Well now you can be, thanks to a new fertility test, which is available in most states for a mere $98 plus lab fees. All you have to do is visit the site whatsmyfertility.com, and register for a plan. They ask you a series of questions about your medical history, then analyze a set of three blood tests that you can either procure yourself through your health care provider, or set up through the site. Note: If you choose to have the testing done through the site, it's an extra $274.
It also should be known that this is a test for a specific fertility challenge, namely POA — Premature Ovarian Aging. POA affects roughly 10 percent of women. which makes it one of the most prevalent causes of female infertility. The worst part about it is usually no symptoms accompany it, so most women don't find out they suffer from it until it's already done damage.
While it is true that every woman's fertility begins to decline in her early 30s, women with POA who are trying to get pregnant in their 30s are at a much greater disadvantage. Essentially, their ovaries age faster than a normal woman's eggs, so if they're 35, their eggs are more akin to a 45-year-old's, aka someone who will soon go into menopause.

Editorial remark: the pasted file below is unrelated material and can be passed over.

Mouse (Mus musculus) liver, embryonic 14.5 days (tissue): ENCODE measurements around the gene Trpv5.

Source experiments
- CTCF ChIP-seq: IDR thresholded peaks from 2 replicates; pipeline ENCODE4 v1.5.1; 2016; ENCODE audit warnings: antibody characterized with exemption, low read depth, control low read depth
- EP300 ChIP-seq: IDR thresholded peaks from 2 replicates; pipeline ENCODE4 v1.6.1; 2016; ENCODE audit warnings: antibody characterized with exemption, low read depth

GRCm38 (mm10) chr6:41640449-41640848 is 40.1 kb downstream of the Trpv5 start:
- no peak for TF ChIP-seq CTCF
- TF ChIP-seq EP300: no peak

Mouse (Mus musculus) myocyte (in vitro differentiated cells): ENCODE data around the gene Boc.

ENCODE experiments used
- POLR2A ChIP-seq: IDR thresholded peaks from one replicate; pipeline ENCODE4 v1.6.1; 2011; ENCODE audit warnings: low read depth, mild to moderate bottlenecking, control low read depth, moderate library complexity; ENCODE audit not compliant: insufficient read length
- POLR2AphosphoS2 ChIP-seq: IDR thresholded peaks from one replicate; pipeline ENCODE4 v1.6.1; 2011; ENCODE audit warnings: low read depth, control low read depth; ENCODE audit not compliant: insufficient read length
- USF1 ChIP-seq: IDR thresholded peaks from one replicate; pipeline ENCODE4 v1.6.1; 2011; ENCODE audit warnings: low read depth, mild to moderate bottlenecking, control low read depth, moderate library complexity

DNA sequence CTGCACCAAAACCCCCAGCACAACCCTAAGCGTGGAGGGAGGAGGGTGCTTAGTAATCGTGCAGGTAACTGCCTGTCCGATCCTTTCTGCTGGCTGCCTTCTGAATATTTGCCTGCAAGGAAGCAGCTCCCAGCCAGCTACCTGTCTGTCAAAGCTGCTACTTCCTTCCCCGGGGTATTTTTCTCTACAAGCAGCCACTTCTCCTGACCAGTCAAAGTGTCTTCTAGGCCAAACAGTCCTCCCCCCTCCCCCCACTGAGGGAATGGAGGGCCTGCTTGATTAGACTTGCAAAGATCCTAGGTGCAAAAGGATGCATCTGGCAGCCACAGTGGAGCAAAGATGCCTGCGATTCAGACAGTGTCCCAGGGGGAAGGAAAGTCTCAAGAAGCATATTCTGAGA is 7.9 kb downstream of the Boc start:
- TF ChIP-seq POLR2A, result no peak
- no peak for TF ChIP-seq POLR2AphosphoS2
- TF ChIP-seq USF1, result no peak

According to Dr. Norbert Gleicher, medical director and chief scientist at the Center for Human Reproduction, this fertility issue has been around for thousands of years. However, it wasn't as much of an issue way back when, because women were more often having babies in their early 20s. Now that more and more are opting to wait until their mid-30s to start a family, POA is rearing its ugly head.
I have to admit, while I'd love to know my risk factor for this type of infertility, I'm a little apprehensive. I'm getting married in less than a year, and I am in my early 30s, so if I have POA, it may have already put me at a major disadvantage, baby making-wise. However, that being said, ignoring such an issue is not helpful either. If I happen to be one of the 10 percent of women with this fertility risk, What's My Fertility has several plans of action to help give me the best chances to conceive.
They may suggest periodic monitoring, so if you're actively trying to get pregnant, you can stay up to date on your particular fertility rates. Or freezing your eggs may be an option, if you're not quite ready to start a family but want to make sure you'll have viable eggs when you are.
This test is the first of its kind to be so widely available, and you can have it done as early as 21 years old. More than likely, you'll discover you're not at risk, but if you are, don't look at it as a dead end. It's simply an opportunity to make some proactive choices about your reproductive health.
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